You're listening to podcasting for experts with honest conversations about using podcasting as a tool to grow your reach, increase your audience, make a positive impact on the world, and most importantly, to get paid for your efforts. I'm your host, Jess, and we are pristine podcasts. Let's talk podcasting. Hi, Debra, thank you so much for joining us on the show today, I just thank you so much for having me, I really appreciate it. You're very welcome. I appreciate it that people come on when something is early, because we're doing the interviews for season two, and it's been something I've been wanting to do. And then I'm like, Oh, who's gonna come on the podcast when it's new. And I'm like, this is always, you know, hard to find people who really want to join. So I do really appreciate that. And I like to prepare for all of the episodes. And when I checked on your website, we have something in common, that's actually something a little bit odd. Okay, yes, I read that you were running a preschool I did for 18 years. That is. So what happened was, I'm a single mom by choice. And when my older daughter was two, I just felt the need to spend more time with her. So I ended up quitting a job that I had had for many years in a nonprofit, and opening this childcare programme. And, you know, at first, it was very hard, just because I thought, Oh, it was in my home. And it ended up being in a separate part of my home. That was very much a school, but my commute was still walking down my stairs rather than, you know, going somewhere else. And for my daughter, I thought she would love being home with mom, and she would have if she wasn't home with mom with a bunch of other kids. So at first, it was really hard. But it ended up being such a good thing to do over so many years, as a single mom, it was a way for me to do work, I really loved and to be there when my kids got home from school and to you know, have other teachers take over in the afternoon. So I could do other things and take my kids to activities and didn't never made me rich, but it worked really well for our lives. It does. The interesting thing about daycare is that people always because of the prices assume that you know, you must be rolling in the dough. But honestly, after having run a daycare centre, I just know that a lot of the times the bills that they pile up thick and fast, you know, wages, insurances for people and then resources. And if you ever have to replace the chair, and you realise the chair ends up costing, like 250 bucks to like seat one baby at the table. It doesn't compare? Absolutely, by the time I paid my teachers pay taxes for my teachers paid my expenses in terms of supplies, and, you know, a lot of expenses. So yeah, yeah, I got that. So that's what I was doing beforehand. And I think I get always the most random feedback because people that know me now they're like, oh, what you used to work at daycare. And I was like, yes. But then I kind of, I worked my way all the way to the top. And then I still I was living in London at the time. And to be honest, there was nothing left at the end of the month, they get paid all my bills, my rent, ate, like, I don't know, half of my pay. And yeah, I was never gonna get anywhere, I was literally never going to end up doing the things I wanted to do travelling the places I wanted to go to. I was like, I'm stuck here, basically. And then there wasn't a growth pathway. So once you'd become manager, you could go working for the local authorities and being like an area manager and stuff like that. But to be honest, those jobs have been cut by now because the government doesn't want to pay for the education. So it's very sad, you know, the way that teachers in general are looked at and early childhood educators in particular, in the United States a little bit different where a growth path could have been opening a private preschool and then if you really want it to grow maybe a string of private preschools but that wasn't a direction I wanted to go in. Yeah, it's something that takes a lot of responsibility as well. I have to say like it the centre I was at had 70 full time places and then We had parents where there were times where they couldn't afford to pay their bill like things have been very tight. And then they've come in with allegations against teachers that they've hurt their children to get out of paying the bill because they're trying to leave. And, you know, I haven't actually slept because when you register for a daycare centre in the UK, you are the registered personnel, though you are not the owner, you are the person that has daily responsibility for what happens to the children, and you are the designated safeguarding person. And so it was all of that on my shoulder for 24,000 pounds a year. And I was like, I'm not paying anything for this, like, I can't, I can't live like that. So I got very frustrated. And then I started looking at that there's got to be something else out there, right, there's got to be people who are able to travel who are able to earn money without having to go back to study something else that I don't like, and, and eventually, I ended up discovering this whole online thing. And now, I don't know, it's been six years that I've been like working online full time. But that's where I thought it was very interesting. My money thoughts from back in the day. And what I'm worth and what I deserve to be paid, like in quotation marks, I guess, they're still you know, they were very strong for agents. Like, if I felt like I had money over at the end of the month, I was like, Oh, this makes me feel very uncomfortable. Because you know, usually it's just all 00, every single thing that comes in has a purpose, before it goes out. And I it took me so long to feel okay about having more money or about charging more than my hourly rate used to be and all of those things, it was very, very, very difficult. Did you have any thoughts around money in a similar way? Well, you know, we all have stories about money. And I think that working in a nonprofit, and then opening my childcare programme wasn't necessarily the cause of my thoughts as much as the result of my thoughts. And what I mean by that is, I grew up with this idea that, you know, you could either do good in the world, or you could make money, you know, that there was no right common ground between those two. And, of course, that's not true, you can do good in the world and make money. But it took me a long time to get to that. So I don't think I experienced guilt, as much as Oh, that's just not for me. You know, thinking about money isn't for me, making a lot of money isn't for me, we'll do fine, we'll get by, I was always able to provide for my children. We didn't take fancy vacations. But we took vacations, I was always very frugal. And, you know, I didn't think about money really, in the way I should. And that actually leads me to what I'm doing currently, which is ironically, financial coaching. And how that came about was all of those years of not paying attention to my money and saying later, later, later, and oh, I'll learn about investing later. I'll learn about saving later. Right now I have retirement is a long way away. Like I'll think about that later. Exactly. And, you know, I just kept putting it off. And all I really felt like I had the bandwidth for was my business and my kids. And again, that's a story, it wouldn't have taken that much effort to just put aside a little money every month to invest a little money every month. But I didn't. And it wasn't until my kids got older, and a little bit of space opened up in my life. And I started looking at my finances because I had gotten myself into some debt in the United States. We have IRAs retirement accounts, I had a very small amount that I every once in a while would put something into but nothing in a sustained way. And I finally did a reckoning and said this is not good. And I really have to start learning about this. And once I started learning, I got interested. And it was just who knew that personal finance could be so fascinating. And I that's me. And I did a really deep dive I read every book that I listened to every podcast, I read every blog, I took courses, and I started transforming my own financial life now, I'm still a work in progress. So, you know, I still have a ways to go but when the pandemic happened, and I closed my preschool with the intention that three weeks later, I'll open up again. Of course we all had that of course. Yeah. And that didn't happen. You know that was, as we all know, the pandemic went on and on. And as I was at home with my kids, one of the Silver Linings for me with the pandemic was that my young adult children were home with me, and they wouldn't otherwise have been. But another silver lining was that I started doing what for a year or two had been a little bug in the back of my mind at this little side hustle doing financial coaching, and I just never got around to it with the preschool demands, from early to late. And always somebody is sick and some problem that needs to be fixed. It's it's hard. And I met on the phone at night with a parent, and we're, you know, doing conferences, and we're doing assessments and you know, all of that it takes a lot. So here I was, and I said, Ah, this is a great opportunity, you know, I can actually start this thing. So, here I am, that's what I did. No, I think that's really amazing. Because so many times we think that we can't get around to doing something because, you know, you just don't have the time or it's not often the time actually, I find that I am out of out of energy, I guess at night like to do that like extra thing, because I have like so many different things that I already care about. And I'm trying to pay attention to all of them. And it makes it quite difficult, because there's just not another thing that I can sort of put on top of it. And sometimes it's hard to let something go. And generally you wouldn't. If you've put that amount of effort into running a business for that length of time, it's very hard to let it go. Yeah, so maybe in this case, it was fortunate to sort of be forced to let it go because it made the space that you needed available to go and actually build something else up, which I think is going to be way easier on you. Yeah, long term, way more fun, way more impact. Yeah. Sometimes when you're forced into something, you just do what you have to do. And that's what I did. And, you know, this is where I want to be. So yeah, so it all worked out in the end. I mean, I loved the preschool. I love the kids. I miss the kids. But yeah, I did for 18 years. And I was ready. Yeah, I have to say that I do miss the days when things have gone really well. And the kind of cosy atmosphere and those things like especially when it's a rainy day outside, I used to think of how we used to lay down and read books together. Yes, it was very fun. But then also, I know that long term, as much as it's fun just there in them. Right? It's just long term, not quite thing that's going to build you that freedom. Yeah, in particular. Yes. So your podcast is called finance your dream? Yeah. Which I think is very interesting. How did you pick the name? Okay. So this actually gets into one of the big issues that I'm having with my podcast, which I'm happy to talk about. And that is that, as a single mom, my heart lies with the single mom community. And I started the podcast with a different name. The name was money, parenting and life for single moms. And I had many, many episodes all outlined, I knew exactly who I was talking to, I knew exactly what I wanted to talk about, I really wanted to talk about money and single parenting. And because I'm who I am, I wanted to talk a little bit about parenting too, because that's just you know, who I am. And the podcast was growing, my audience was growing. And then I started working with a business coach. And she was wonderful and taught me many things. One of the thing she suggested was not necessarily to broaden the audience of my podcast, but to not talk just to single moms, to figure out what's the problem people are having and talk to the problem. And so, you know, I thought about that a lot. And I thought that the problem that I had and that a lot of people have is that you have a dream for something for me in my 30s it was I want to be a parent and here I am at the end of a long term relationship, and how am I going to do this financially? And for other people, it may be travelling or it may be starting a business or it may be whatever. And so the problem is you have this dream, how do you make the money work? How can you live creatively? How can you live differently than the way you've been taught that you should live in order to make that dream come true? So I changed the name. I started speaking more broadly. And in that process, I feel like I lost my voice a little bit. And I did a lot of soul searching and decided that that's a great idea. But the people who really want to speak to on the podcast, are single moms and other people who may be interested in what I'm talking about, but primarily to single moms, I get the dilemmas, I, you know, understand the situations. And so I have a few more episodes that are going to be aired that have already been recorded, that are a little bit more broad. And then I'm going to move back to focusing on single moms, I think I'm going to keep the name and maybe add a tagline. Because it is about financing your dream, whatever your dream may be for yourself and your kids. Yeah, I find that a very interesting thing. Because for me, like I love to work with expert based businesses, because those are the people that I know the people who know something really, really, really well be it because of their professional because of their passion for something. And that's what they want to speak about. And the one thing that I think is very important is that you know who you're talking to, yes, because there are so many podcasters out there, I could try and help. But I don't know how to help you, if you just want to be like I don't know, my pet hate for Joe Rogan will come out. But if you want to be the next Joe Rogan just talking about stuff and having a drink with your mates, and whatever, that's cool, but that's not what I can help you with, because I don't listen to that stuff. And it's just not my thing. So, for me, it was really important to speak to expert based businesses, because I think lots of people have so much value to give and no platform to do. So that's really working for them. And that's why I think podcasting can be, you know, so amazing. So I totally agree that if you feel that the group that you're speaking to is so clear to you. Because you've been in those exact places you have all the experiences that you can refer to your message is always going to be so much clearer because you know exactly what it feels like. And yes, the longer time passes, the more you will detach, and you will forget some things, but it just takes, I don't know one of the listeners to share one of their stories and you're like, oh my god, I remember that time where that happened to me like I've actually been in that situation. I've just forgotten about it. Yes. So I 100% think that it's probably going to be the right decision, particularly if you're feeling like you're not speaking to the people that you're wanting to speak to, because you have I mean but vague. Well, it's not so much that I'm not speaking to the people I want to speak with in my business, I don't work exclusively with single moms, I work with anybody who needs help with their day to day personal finances. And, you know, looking at some of those money mindset stories we talked about earlier, and budgeting and saving and figuring out what their goals are and making a plan to achieve those goals. And I have clients who are, you know, male, female, younger, older. But with the podcast, I mean, the podcast Originally, the idea was as a vehicle to get my name out there and to attract clients more than the podcast itself being a moneymaker. And it has done that to some extent, but there's just something telling me I need to be speaking to single women. And I do see as a possibility in the future doing some kind of, you know, single mom membership programme, or course or something that speaks specifically to the issues facing single moms. Yeah, 100%. I think where that passion lies, it's where you've got to follow. And I think that's something if we all did more of that, more of the things that we want to do and that we feel so strongly about, like I was watching made the other day, I just kind of got sucked into watching it because everyone was watching it. Yeah. And I was like, this is like the prime example. I've spoken to so many parents and that very exact situation. And I had to be the person in the miserable office when the parent comes in is like I need help to say there is nothing that we can offer I can send you to these people who probably will also have nothing to offer because you have a roof over your head or because of this or because of that. And if there's something that you find is close to your heart, taking a step in that direction is never going to be the wrong choice because the fire is there to do something. I agree and I will absolutely follow that. Hey, are you spending hours extra editing every other week because you forgot to do things like switching off your aircon or moving the dog outside of the house? Did you secure an amazing guest interview only to then forget to press record? Or maybe your guest forgot to press record and now you have to work with a really low quality backup Recording, do you want to batch your show and finally get ahead, but you can't for the life of you remember what's already done and what's not, don't worry, this is really normal. There are way more steps involved in running a successful high quality podcast than meets the eye. And it's really easy to forget something here and there. But let's be realistic. If you really want to grow your show, you can't carry on like this. If you want to design a podcasting workflow that works, then grab our podcast workflow blueprint. Now, you'll get immediate access to our entire podcast workflow that we've been using with all of our clients for months. The Blueprint contains a video training that explains exactly how our system works, the Trello board template that you can just plug into your account or transfer to your platform of choice, the fully customizable template episode workflows, guest email swipes, and as a bonus, the guest booking automation video training, you can check it all out and get your copy at pristine podcast.com forward slash blueprint. And now back to the episode. What made you go with podcasting as a medium? Why not do YouTube? Why not? Blogging? Why not, you know, pretty much anything else that you could go down. I have written a couple of blogs before, and I enjoy doing it. But it took me freakin forever, you know, to write a blog post, maybe it brings out my perfectionist qualities, but especially if the post involved some research hours, you know, I listened to these people who say, Oh, it takes me an hour to write a blog post. I'm like, really? How do you do that? Because it would take me so long to write a blog post, it was a big part of my life getting a blog post out every week, I love to write. And I really love to edit when something's written because that's a lot easier than actually writing it in the first place. And I liked writing the blog. And you know, who knows, I might go back to it at some point. But it just took me such a long time. And I thought with podcasting, I knew that there was going to be time involved with editing and all of that, because I'm not at the point where I can hire somebody to, you know, do all of that for me. But I can outline something rather than write out a whole thing, and then sit and talk, or I can interview somebody, and it's fun. And I find I'm looking forward to it rather than saying, Ah, you know, I have to get a post out. And, you know, I'm actually probably spending almost as much time between the outlining the actual recording and the editing and the getting it out there as I was with the blog post, but for some reason it doesn't feel as heavy. That heavy being I think the word because that's what I feel like when I have to. I think for me blog posts are still okay, but they do take me longer than recording an episode for sure. But yeah, it's when I have to write the social media posts. I'm like, Oh, I'll say I don't really enjoy this, like, yeah, it feels so taken out of context. And you can't really add the things that you want to add because now you're over the character. So I've kind of said half the things and I'm like, Really, this doesn't belong here. This needs to be its own thing. So definitely, I can understand that heaviness, feeling and I always say I have too many bad hair days to pull off YouTube regularly because I just don't want to record I'm like, I'm sorry, mindfully aware. I mean, the people can't see us after we've published this because there isn't going to be a video version of it. But you know, I'm, I'm always mindfully aware if I need to go and get my hair coloured, and I'm like, No, I don't want to do a video today. So I have to get my hair coloured. And today, I look like this. And I just, I don't know, I'm not obsessed and I can go out without wearing makeup and things like that. I don't care about that part. But I don't like YouTube regularly. I just I can't so for me, it was like the happy medium. Right? And it's funny because my daughters who are now 18 and 23 Particularly my younger daughter is so comfortable in front of a camera. You know, she's grown up with taking pictures and sending them to friends of like silly things she's done and she doesn't care if she looks goofy or you know, whatever. It's just, it's what she's grown up with. I didn't grow up in that culture and I'm a little bit camera shy. I occasionally do a Facebook Live or an Instagram live but I'm getting more and more comfortable being on camera kind of letting my hair down and being myself rather than that whole perfectionist thing where you know, it has to be perfect for one reason or another. But podcasting just feels right to me, you know, it feels like that perfect combination of being able to get my thoughts and ideas out there so that I can help people without having to have my face on camera, Although who knows in the future may be at some point I'll do too. But I at this point, I doubt it. But who knows? And without having to, you know, write every week? Yeah, that makes sense. That's I totally agree with that. Yeah. How long did it take you from when you first thought, hey, I could do a podcast, actually getting it out there. I always find there's like a huge range when people start thinking about it. And when something actually happened. So did you find that there was a delay? Or was it more like, right, I'm doing this. I think I like most things in my life, I think about them for a long time before I execute. So I thought about having kids for a long time before I actually went and adopted my kids. I, you know, thought about opening my preschool for a long time before I actually quit my job and did it. And I thought about financial coaching for a long time before I actually did it. So that's sort of my modus operandi. You know, I think about things for a while. So I had been thinking about a podcast for quite a while I didn't have anything formulated, or, you know, I just said, I'd like to do a podcast. And so I actually stopped writing my blog. And again, I may go back to what people still look at it. It's a blog focused on people over the age of 50, who were interested in financial independence. And you know, what people can do if they're starting late. And I started a Facebook group around that, and it's grown now to like, 4000. Members. And, you know, so there's interest there. And I may eventually go back to that in some form. But I wanted again, that single mom thing was pulling me and I wanted to do something around sort of the three things that are the biggest poles in my life, which is single parenting, personal finance, and parenting, you know, so those are the things that had me started. So I'd say, when I really started thinking seriously about it to execution, maybe three or four months. That's not too bad. Yeah, not thinking about it for a long time before that, but then getting serious about it. It was about three or four months, because I had a big learning curve. I knew nothing, you know, and I didn't take a course I just Googled how to do, how to do podcast, I Googled how to use Audacity. What are the settings that I should use Audacity to make good sound good, what should I do to increase sound quality? You know, I Googled all of that. So I had a big learning curve. I practised on Audacity, and, you know, made some recordings and did some silly interviews with my kids. And, you know, all of that. And then finally, I felt like I was ready. Was there anything you felt very, like, particularly, I don't know, apprehensive off before you started? Was there any one thing where you're like, Oh, I put this off, like to the last minute kind of thing. I think it was marketing. I mean, marketing, social media. Marketing is still a big kind of bugaboo for me. I love doing the podcast. And I'm still learning how to get the word out there and how to market it and where to show up. And we're to tell people about it. Yeah, there's like a huge learning curve at the beginning. And that stops a lot of people who feel like, oh, you know, I have to figure these things out about the mic and the recording and the editing. And I don't really know how to do that. And that's like, one hate, yes. But then the other group, I think, gets to the point where they've got that figured out, and then the episodes are coming out, but then it's like, oh, right now how do I get people to actually listen to it? And I think that is where particularly if you don't love social media, yes. It's kind of a thing where you're like, oh, I have to kind of keep showing up there. And, and I think that's something that definitely we need to speak to like, way way, way, way, way more in the upcoming episodes, because that just takes a long time. I would love to listen to those episodes was like, I can still use the help. Oh, same like if I mean I guess we've been doing marketing with clients and things for like six years but when it's your own things, it's actually easier to market your clients things and as to market your own because your own you always have that thing of like what but what if it's not quite good enough? Yeah. And what if people are not gonna like this thing? And that that doesn't go when it's your own? Whereas if it's someone else's, I know how good it is. But it's not mine. Some kind of like removed? Yes. How did you feel before release in the first episode, scared sort of like, I'm actually out there people might actually listen Listen to this and, and people did, you know and I got some good feedback and kept going. So yeah, but I was apprehensive, putting that first one out there. But you know, I had this little mantra that I kept telling myself, which was, you know, good enough, it doesn't have to be perfect, you know, sound quality, as long as it doesn't sound tinny and super amateurish, then good enough, I'll improve as I go along. My main concern was always content, I wanted to have really excellent content, I really wanted to, you know, get information and stories out there that would help people and that people would want to listen to so. And I think content over sound quality, like any day, so maybe it's just the group of perfectionist who's like, right, like, it has to be like the best that it can be. Otherwise, we're not going to be happy about it. But I think if the contents amazing, and if you're sharing so much value, that the listeners are picking up things that they can go and take away and make improvements on their lives, like immediately, like every episode, they're picking up one thing and implementing it and making their lives a little bit better and picking up another thing and making their lives a little bit better. You're going to be the go to expert, even if you don't have the top mic, and even if you can't afford to invest, I don't know how much into your environment. Like it's just getting started. And not telling yourself that I can't do this because I can't do this because I can't do this. Because it's like the hardest part. Yeah. Yeah. Was there a point where you thought, well, I feel more comfortable with this now? Like, it's just it becomes like an everyday thing. I'm just doing this podcast? Yeah, I don't think that there was one moment I can point to, but like, anything you do in life, the more you do it, the more you learn and know and the easier it becomes. And I have committed to consistency. There was one week, I missed. And I felt so badly about that. Just because, you know, I was moving my daughter to San Francisco, and I hadn't batched the way I should have. And, you know, I just couldn't do it that week. But other than that, I've been consistent. And I'm proud of that, you know, that I've just been pumping and episodes out there. And I think consistency is really important. So yeah, and it's a big struggle. Like I'm not a naturally consistent person. I like to put in like a burst of energy. And then I like to not touch it for a while. So yeah, I have to use batching. I don't think it's the should some people are really good at just consistently every Tuesday between 10 and 11 to be in the mood to record. And every Wednesday, they're in the mood to be editing. And every Thursday, they're in the mood to write the copy to promo it. I'm not. Yeah, I'm in the mood for recording for like eight hours straight. Yep. Then I legit don't want to be recording for a very long time. Because I just I've said what I needed to say? Yes. So I don't know batching. To me, it's not an option. It's more like an if I want to get it done, the only way is actually going to be to batch it. Because it's not gonna it's not going to happen. Well, batching definitely makes it so much easier. You know, with that when I have three or four episodes that I record in one week. And then I don't have to worry about it for a little while. It just It does open space up and it makes things easier. Yeah. And then it gives you more time to promo as well, because that's what takes the most energy to keep showing up. And yes, when you feel like you're chasing your tail, you don't really pay as much attention to the promotion. Because you know, like, I have to get to the next one because they haven't done that yet. Yeah. And that's when I find my top excuse to like, not go and promo or something. Yes, because I feel like I'm late. And I should be doing the next recording part and not be here on social media telling people about it. And actually, it's all important. Not just that one thing. Yes, for sure. I have a specific question. And that is, I've noticed a lot of the people that we've worked with, that are new to I don't want to say running businesses because not all of them run a business, but the podcast kind of is a business for some of them. Yeah. Oh, they want it to be in any case. Lots of people struggle with the idea of asking for money when it comes to producing content, because they're like, Well, I do the podcast and the podcast is free. And I feel bad to ask them to buy this thing that I made or I feel bad to ask them to donate or to sign up to my Patreon, although I am going to be giving them lots of value but I feel bad for doing them. Yes. Is there anything that you can share that might help to shift that mindset around being paid for something thing that you do that's actually very valuable to other people who would be very happy to pay you. Yeah, they don't have a problem with it. The problem seems to be like with them. Yeah. I mean, I would say I empathise, and I understand that hesitation. And, you know, as I said, I hadn't conceived of my podcast as a moneymaker in and of itself. I was using it more to have people know about me and to attract potential clients. And it has done that to some extent, I mean, not to the extent yet that I would like it to. But more and more, I think, as you do what you do, and you get feedback from what you do, you feel stronger in the value that you're providing. So as a total newbie, financial coach, I was really worried about, you know, what do I charge people, and should I even be charging people because I'm new to this, and all of that. And as time has gone by, and I have seen the really sometimes unbelievable changes people have made in their lives and the benefits to them. I'm like, wow, these services are really valuable. And I have a much less of an issue. Now. Even I recently raised my prices. And because I just know, the value that I can provide, it often pays back like tenfold, you know, there's no doubt about it. That's what I might like the people often perfectly happy to pay for it. Right? So I would say, once you are out there a little bit, and you're starting to get some feedback, use that feedback, you know, use those, those comments that you're getting, and, you know, wow, this was really helpful. And, you know, I really liked this, and I'm starting to do some of these things that you're suggesting. And, and when you start hearing things like that, you can build up your confidence so that whether it's a product you're trying to sell, I mean, I am eventually going to be selling some products through my podcast. I'm not doing it yet, but I'm working on creating some of them. And, you know, as I said before, possibly not sure exactly how it's going to pan out, but possibly a membership site for single moms, where there'll be discussion, community resources, forces, horses, all sorts of things. But it can't hurt to try. Just try you know, on a on a small scale, see how it goes. And if it doesn't work, don't take that as Oh, this will never work, try something else. And just keep, you know, keep going until you hit what connects with your audience and makes people dying to buy something from you. Yeah, and I think that's so that community aspect is so important. And I think if we shift our focus a little bit from just marketing, which is a bit like talking at people, to having it be talking to people and building actual, genuine relationships somewhere, exactly, it makes it feel less like you're just going Hello, listen to my stuff below listen to. And it's actually like, Hey, this is very valuable for you. You might want to, you know, check that out. But then also like, asking people actual questions about themselves without the intent of necessarily wanting to like, I don't know, you know, when someone's talking to you, and they just want to sell you something. So I am not really interested in that. But I mean, like genuinely finding out about those people. And then you start generating those conversations when people have the chance to give you that feedback. And then suddenly they go, Oh, my God, I can listen to this and listen to that. I didn't know you were so right. And I made this change, and then you'll see the value. But if you're just like podcasting in your isolated bubble, and you're not interacting with people, you can get that feedback. Right. And I think that's that's really a super, super, super good point. Yeah. So we are already somehow coming to the end of the time that I'd booked in for the interview, right, which almost makes me think that I should maybe plan more time. There's so many interesting people to talk to, like, I don't know, I love who we're getting to meet just through the work and things like great, isn't it great. You get to meet so many interesting and fantastic people by interviewing them. Yeah, I know international people. It's a great community. I really that's one thing I've really liked about doing things like podcasting or working online is like I've never met so many people from so many different places will do so many interesting things and I want To know about all of them. So, if people are listening, and they're thinking, Okay, where do I find out more? I think there's going to be a lot of people who will be very interested, particularly if you're also going down the community building route. Because I really think that that's a group that often gets pushed out a huge amount where it's like, oh, well, you know, it's a bit, I guess it's a lot of shame and guilt still around. And that's where I think community is so important to like, have that be eradicated. So where can people find out more about you? And also, I would really like to see that launch. I think it's important to you. Yeah. So first of all, you could listen to my podcast, which is called finance your dream, and you can search for it on iTunes, or Spotify or wherever you listen. Yeah, wherever you listen, you can go to my website, which is Money Smart for life.com. Um, and I do have a Facebook group, that's a private group, but is, you know, not a paid group. So you can look for it on Facebook, if you're a single mom. And it's called Money, parenting and life for single moms. So that's another place that you can find me or my facebook page Money Smart for Life. Awesome, I'll ask you to drop the link to the group. And again, and then I'll put that all in the show notes so that everyone can just go down to the shownotes. And excellent and find you and get the community that they need. Because I think it really does matter. Thank you. Any one tip that you would give someone along their journey, something maybe someone shared with you or something you've read somewhere that's maybe become like a bit of a mantra, or that could well, I'm just going to repeat what I said earlier, which is good enough, is good enough. You know, it's it doesn't have to be perfect. It doesn't have to sound like you're on National Public Radio, or you know, where they have a team of, you know, many, many people working to make it sound perfect. Just get good content out there. You know, focus on your content, make it sound as good as you can, given your resources and you know, Google how to do it, and just go for it. Yeah. Thank you so much for doing this interview today. I really, really, really appreciated. Your welcome. It was pleasure. That's really fun. Thank you for having me. Thank you. Bye. Bye. Bye. That's it for this episode. Thank you so much for listening. We really appreciate you. If you're ready to step out of overwhelm. Then don't forget to check out the podcast workflow blueprint at pristine podcast.com forward slash blueprint. The link is also in the show notes Personal Finance Expert. Personal Finance Expert. Personal Finance Expert. Personal Finance Expert. Personal Finance Expert. Personal Finance Expert. Personal Finance Expert. Personal Finance Expert. Personal Finance Expert. Personal Finance Expert. Personal Finance Expert. Personal Finance Expert. Personal Finance Expert. Personal Finance Expert. Personal Finance Expert. Personal Finance Expert. Personal Finance Expert. Personal Finance Expert. Personal Finance Expert. Personal Finance Expert. Personal Finance Expert. Personal Finance Expert. Personal Finance Expert. Personal Finance Expert. Personal Finance Expert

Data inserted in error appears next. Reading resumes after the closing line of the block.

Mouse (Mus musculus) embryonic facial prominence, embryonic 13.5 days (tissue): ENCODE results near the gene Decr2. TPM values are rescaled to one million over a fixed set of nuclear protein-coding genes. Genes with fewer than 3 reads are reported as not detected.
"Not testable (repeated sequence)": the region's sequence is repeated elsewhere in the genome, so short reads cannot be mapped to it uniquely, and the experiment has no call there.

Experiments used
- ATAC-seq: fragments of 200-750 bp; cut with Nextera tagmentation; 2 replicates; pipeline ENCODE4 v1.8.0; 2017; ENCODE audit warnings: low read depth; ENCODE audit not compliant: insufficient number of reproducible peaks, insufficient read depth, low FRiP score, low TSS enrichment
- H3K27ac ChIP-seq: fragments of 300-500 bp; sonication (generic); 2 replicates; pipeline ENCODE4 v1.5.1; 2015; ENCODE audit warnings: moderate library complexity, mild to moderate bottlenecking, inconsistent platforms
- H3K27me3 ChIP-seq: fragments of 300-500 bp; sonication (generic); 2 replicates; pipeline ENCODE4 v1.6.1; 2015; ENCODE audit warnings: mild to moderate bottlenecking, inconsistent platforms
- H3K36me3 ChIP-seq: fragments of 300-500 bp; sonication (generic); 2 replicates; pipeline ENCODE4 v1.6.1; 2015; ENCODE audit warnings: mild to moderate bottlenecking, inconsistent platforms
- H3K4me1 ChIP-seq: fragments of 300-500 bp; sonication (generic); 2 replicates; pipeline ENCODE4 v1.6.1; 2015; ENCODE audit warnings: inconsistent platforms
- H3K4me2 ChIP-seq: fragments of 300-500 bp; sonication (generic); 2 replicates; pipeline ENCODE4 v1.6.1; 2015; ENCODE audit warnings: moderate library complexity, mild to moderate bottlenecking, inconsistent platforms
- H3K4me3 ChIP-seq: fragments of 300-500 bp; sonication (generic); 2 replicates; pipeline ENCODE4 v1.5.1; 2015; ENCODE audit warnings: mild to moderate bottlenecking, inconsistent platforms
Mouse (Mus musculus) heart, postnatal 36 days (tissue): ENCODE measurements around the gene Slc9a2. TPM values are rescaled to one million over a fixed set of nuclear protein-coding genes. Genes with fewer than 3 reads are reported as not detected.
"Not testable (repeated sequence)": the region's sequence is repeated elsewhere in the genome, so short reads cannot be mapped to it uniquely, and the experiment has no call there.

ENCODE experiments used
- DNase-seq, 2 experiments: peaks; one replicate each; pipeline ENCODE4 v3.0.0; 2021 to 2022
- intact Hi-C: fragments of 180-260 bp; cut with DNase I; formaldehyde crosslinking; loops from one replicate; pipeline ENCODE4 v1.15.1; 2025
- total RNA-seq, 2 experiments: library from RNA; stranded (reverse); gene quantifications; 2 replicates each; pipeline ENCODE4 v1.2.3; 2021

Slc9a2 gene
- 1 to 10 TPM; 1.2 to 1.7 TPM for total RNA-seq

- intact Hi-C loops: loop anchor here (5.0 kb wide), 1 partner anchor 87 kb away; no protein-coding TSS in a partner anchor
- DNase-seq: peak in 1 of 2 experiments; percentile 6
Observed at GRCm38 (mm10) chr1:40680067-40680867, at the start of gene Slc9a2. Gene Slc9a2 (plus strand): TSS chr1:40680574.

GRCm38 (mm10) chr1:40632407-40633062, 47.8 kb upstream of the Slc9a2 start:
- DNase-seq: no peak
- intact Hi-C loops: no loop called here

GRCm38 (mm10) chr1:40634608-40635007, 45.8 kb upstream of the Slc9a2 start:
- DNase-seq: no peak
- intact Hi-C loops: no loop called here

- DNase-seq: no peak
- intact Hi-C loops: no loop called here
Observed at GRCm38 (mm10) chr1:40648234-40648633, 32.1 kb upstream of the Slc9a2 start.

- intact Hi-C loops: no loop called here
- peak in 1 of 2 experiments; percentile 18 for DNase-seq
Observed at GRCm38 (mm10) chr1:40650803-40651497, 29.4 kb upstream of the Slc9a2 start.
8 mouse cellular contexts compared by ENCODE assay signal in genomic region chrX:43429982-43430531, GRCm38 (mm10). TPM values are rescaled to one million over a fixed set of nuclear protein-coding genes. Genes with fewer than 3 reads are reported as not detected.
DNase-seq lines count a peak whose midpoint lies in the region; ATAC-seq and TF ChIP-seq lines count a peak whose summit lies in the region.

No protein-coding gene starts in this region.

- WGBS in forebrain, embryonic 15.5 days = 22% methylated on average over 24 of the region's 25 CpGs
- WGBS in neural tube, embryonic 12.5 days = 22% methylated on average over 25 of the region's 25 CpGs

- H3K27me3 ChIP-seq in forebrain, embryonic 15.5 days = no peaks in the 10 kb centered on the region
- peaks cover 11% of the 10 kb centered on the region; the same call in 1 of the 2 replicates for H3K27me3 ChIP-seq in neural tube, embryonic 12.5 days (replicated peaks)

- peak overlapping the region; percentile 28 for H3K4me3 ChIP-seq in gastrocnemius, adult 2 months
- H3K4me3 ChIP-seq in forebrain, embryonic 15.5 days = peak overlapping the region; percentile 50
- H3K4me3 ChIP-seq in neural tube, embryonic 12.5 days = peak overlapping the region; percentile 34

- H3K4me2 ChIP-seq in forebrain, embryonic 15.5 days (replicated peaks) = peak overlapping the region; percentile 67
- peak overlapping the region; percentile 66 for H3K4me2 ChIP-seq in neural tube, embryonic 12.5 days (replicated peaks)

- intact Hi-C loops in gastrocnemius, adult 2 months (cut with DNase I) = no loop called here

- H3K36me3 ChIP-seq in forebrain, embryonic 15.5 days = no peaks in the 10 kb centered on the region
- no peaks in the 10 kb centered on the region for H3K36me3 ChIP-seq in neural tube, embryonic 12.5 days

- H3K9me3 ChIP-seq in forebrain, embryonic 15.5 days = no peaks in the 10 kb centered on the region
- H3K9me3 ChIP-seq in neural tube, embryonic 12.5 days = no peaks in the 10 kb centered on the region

Rate, Review and Follow on Apple Podcasts